Why should you incorporate more fiber in your diet?

Dr. Angela Seabright
Carly Getz

| 3 min read

Heart Healthy Fruits and Vegetables
Fiber tends to be one of those things that people glance over when reading nutrition facts. Most of us have a vague idea that it helps with digestion, but we don’t understand it, so we undervalue the effect this has on other aspects of our health. So what is fiber and why should we incorporate it into our diet?
The term fiber refers to carbohydrates that are resistant to the action of digestive enzymes. If that means as little to you as it first did to me, it’s easier to understand fiber when it’s broken down by type: soluble and insoluble.
  • Soluble fiber absorbs water and binds food, sugars, cholesterol and fat together during digestion and slows their absorption into the body, causing you feel fuller longer. Ex: Oatmeal, nuts, legumes, beans, apples, strawberries
  • Insoluble fiber passes through the system largely intact and promotes regularity, prevents constipation, and clears toxins. Ex: Whole grain products, green beans, and fruit skins.
There’s a lengthy list of reasons to embrace a high-fiber diet. Not only does fiber aid in digestion, but it also significantly reduces the risk of heart disease, improves blood sugar levels for people with diabetes, and may help cut cholesterol. Incorporating fiber into every meal can also help you shed pounds. When I eat a fibrous meal, I find I’m full for much longer, keeping me away from empty calorie snacks.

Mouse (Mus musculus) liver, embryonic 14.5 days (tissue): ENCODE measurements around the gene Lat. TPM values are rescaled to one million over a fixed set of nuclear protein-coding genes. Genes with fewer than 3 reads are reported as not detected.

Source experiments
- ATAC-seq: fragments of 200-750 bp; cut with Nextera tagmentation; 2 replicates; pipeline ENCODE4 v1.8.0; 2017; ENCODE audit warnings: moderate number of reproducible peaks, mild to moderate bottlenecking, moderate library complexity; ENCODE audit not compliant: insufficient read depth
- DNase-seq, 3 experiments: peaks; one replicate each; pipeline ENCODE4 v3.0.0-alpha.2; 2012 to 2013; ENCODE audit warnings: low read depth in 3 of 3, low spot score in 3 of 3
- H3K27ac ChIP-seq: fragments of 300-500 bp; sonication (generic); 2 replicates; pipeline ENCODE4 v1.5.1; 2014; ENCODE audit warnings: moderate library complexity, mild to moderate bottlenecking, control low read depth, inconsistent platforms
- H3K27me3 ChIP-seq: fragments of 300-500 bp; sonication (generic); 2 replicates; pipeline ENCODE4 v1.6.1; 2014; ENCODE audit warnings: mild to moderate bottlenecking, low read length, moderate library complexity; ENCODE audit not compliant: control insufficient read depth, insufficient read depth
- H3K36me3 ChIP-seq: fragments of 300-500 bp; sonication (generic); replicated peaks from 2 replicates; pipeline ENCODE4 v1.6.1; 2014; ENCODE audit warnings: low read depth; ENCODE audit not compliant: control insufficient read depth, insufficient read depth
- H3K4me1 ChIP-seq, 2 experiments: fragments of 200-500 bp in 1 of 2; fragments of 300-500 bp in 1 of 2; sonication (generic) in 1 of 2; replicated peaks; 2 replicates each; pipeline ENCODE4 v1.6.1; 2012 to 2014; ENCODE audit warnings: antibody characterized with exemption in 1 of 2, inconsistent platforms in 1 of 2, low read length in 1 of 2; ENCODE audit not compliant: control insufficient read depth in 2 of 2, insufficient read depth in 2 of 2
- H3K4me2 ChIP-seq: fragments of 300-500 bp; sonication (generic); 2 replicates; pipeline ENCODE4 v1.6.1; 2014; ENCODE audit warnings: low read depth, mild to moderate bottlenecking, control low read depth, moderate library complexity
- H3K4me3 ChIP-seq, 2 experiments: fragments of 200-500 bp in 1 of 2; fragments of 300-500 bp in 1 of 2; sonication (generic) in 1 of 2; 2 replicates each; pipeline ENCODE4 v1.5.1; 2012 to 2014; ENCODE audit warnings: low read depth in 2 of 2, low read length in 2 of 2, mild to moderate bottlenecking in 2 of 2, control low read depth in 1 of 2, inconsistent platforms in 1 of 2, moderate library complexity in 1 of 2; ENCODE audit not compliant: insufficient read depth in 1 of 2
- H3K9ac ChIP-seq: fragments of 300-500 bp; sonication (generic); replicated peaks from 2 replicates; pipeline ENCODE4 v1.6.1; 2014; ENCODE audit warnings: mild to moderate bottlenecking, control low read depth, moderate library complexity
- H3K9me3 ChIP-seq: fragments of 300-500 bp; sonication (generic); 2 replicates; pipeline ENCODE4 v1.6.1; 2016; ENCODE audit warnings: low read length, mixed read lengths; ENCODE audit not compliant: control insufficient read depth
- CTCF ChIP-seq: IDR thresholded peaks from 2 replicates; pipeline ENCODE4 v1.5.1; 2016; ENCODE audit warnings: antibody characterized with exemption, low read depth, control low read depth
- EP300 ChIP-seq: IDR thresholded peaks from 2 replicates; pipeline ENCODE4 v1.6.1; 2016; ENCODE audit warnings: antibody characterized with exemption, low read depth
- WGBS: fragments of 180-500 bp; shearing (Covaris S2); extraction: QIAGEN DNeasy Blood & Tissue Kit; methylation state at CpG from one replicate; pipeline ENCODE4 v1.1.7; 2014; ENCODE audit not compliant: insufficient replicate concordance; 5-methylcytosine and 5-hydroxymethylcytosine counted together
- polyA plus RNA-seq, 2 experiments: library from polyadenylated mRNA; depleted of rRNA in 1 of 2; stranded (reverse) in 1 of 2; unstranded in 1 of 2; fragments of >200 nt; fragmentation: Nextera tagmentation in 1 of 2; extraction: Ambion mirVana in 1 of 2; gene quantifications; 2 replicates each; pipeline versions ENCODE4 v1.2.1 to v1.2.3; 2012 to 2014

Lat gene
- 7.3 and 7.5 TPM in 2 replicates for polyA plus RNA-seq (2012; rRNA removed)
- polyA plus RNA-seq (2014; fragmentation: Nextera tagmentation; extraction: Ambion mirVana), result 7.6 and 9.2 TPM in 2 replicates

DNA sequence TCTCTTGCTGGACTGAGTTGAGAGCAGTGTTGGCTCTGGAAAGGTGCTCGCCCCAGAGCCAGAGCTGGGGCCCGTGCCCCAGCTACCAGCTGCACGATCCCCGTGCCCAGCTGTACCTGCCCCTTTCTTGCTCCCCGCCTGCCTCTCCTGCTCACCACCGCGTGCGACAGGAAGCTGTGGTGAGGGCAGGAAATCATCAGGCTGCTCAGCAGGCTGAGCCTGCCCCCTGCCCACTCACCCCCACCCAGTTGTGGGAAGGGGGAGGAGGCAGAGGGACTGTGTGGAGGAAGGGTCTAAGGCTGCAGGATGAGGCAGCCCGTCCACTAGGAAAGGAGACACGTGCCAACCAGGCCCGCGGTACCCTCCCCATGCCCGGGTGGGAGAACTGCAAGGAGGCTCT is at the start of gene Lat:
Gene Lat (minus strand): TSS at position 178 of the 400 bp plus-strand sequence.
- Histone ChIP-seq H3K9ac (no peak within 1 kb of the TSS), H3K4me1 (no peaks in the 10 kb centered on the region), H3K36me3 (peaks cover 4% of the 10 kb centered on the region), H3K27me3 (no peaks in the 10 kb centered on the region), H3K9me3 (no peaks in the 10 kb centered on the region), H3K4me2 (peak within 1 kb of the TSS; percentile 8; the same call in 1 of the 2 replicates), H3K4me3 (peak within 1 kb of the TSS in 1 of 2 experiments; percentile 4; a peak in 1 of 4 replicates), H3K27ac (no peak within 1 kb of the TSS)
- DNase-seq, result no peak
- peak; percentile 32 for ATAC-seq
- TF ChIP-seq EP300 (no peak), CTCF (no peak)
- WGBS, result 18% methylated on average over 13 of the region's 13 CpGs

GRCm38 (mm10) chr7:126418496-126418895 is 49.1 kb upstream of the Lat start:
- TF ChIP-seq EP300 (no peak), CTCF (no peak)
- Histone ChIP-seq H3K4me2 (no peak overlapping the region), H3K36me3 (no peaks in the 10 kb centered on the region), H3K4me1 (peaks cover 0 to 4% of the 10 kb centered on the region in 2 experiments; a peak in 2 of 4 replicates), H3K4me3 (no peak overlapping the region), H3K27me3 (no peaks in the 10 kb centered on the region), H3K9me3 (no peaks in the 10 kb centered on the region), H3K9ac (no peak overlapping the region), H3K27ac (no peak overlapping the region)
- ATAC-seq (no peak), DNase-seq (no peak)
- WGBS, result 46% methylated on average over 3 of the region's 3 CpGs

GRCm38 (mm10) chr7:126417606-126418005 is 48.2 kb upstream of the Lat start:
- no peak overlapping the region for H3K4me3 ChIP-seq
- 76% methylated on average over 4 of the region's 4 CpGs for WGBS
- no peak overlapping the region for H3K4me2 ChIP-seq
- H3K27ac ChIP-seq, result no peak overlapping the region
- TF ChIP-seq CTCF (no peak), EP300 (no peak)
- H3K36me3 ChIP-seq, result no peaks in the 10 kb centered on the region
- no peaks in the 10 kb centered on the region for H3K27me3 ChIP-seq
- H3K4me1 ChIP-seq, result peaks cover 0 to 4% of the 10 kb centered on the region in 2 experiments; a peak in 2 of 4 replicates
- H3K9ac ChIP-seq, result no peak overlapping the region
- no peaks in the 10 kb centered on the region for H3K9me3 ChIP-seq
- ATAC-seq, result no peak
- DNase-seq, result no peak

The Institute of Medicine recommends the following daily quantities:
  • Men
    • < 50 38 grams
    • > 50 30 grams
  • Women
    • < 50 25 grams
    • > 50 21 grams
The average American, however, only eats 15 grams of dietary fiber per day. The best advice I was given to get my daily numbers up was to replace all the refined grains in my cart (white pasta, white rice, white flour) with whole grains. The grain-refining process decreases fiber content when it removes the bran, or outer coat, from the grain. A Journal of Nutrition study reported that cereal fiber, the type of fiber found in non-refined whole grain, is also linked with a lower total percent body fat.
The infographic shows some heart healthy fruits and vegetables that are full of fiber. Below are some of my favorite fibrous foods and the fiber content in them per measure:
Description Content Per Measure Black Beans 1 cup = 15 g Couscous 1 cup = 8.7 g Green Peas 1 cup = 8.3 g Raspberries 1 cup = 8 g Pears 1 medium = 5.5 g Sweet Potatoes 1 potato = 4.8 g Brown Rice, Cooked 1 cup = 3.5 g Almonds 1 ounce (23 nuts) = 3.5 g Air-Popped Popcorn 3 cups = 3.5 g
*USDA National Nutrient Database for Standard Reference, 2012
Infographic credit: Sunwarrior

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